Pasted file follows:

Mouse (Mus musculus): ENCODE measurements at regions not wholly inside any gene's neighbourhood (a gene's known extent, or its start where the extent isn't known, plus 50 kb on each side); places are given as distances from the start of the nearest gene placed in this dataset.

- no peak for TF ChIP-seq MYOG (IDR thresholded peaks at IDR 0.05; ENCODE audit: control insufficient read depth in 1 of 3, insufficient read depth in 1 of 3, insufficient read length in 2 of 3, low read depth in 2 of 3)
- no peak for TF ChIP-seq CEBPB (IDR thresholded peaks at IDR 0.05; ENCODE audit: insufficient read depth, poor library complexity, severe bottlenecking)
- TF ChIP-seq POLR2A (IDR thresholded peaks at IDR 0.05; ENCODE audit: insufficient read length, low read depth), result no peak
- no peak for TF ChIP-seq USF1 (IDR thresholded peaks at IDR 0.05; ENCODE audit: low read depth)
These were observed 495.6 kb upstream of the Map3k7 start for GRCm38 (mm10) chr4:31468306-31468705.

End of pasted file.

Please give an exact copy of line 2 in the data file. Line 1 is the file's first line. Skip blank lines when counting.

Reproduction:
- no peak for TF ChIP-seq MYOG (IDR thresholded peaks at IDR 0.05; ENCODE audit: control insufficient read depth in 1 of 3, insufficient read depth in 1 of 3, insufficient read length in 2 of 3, low read depth in 2 of 3)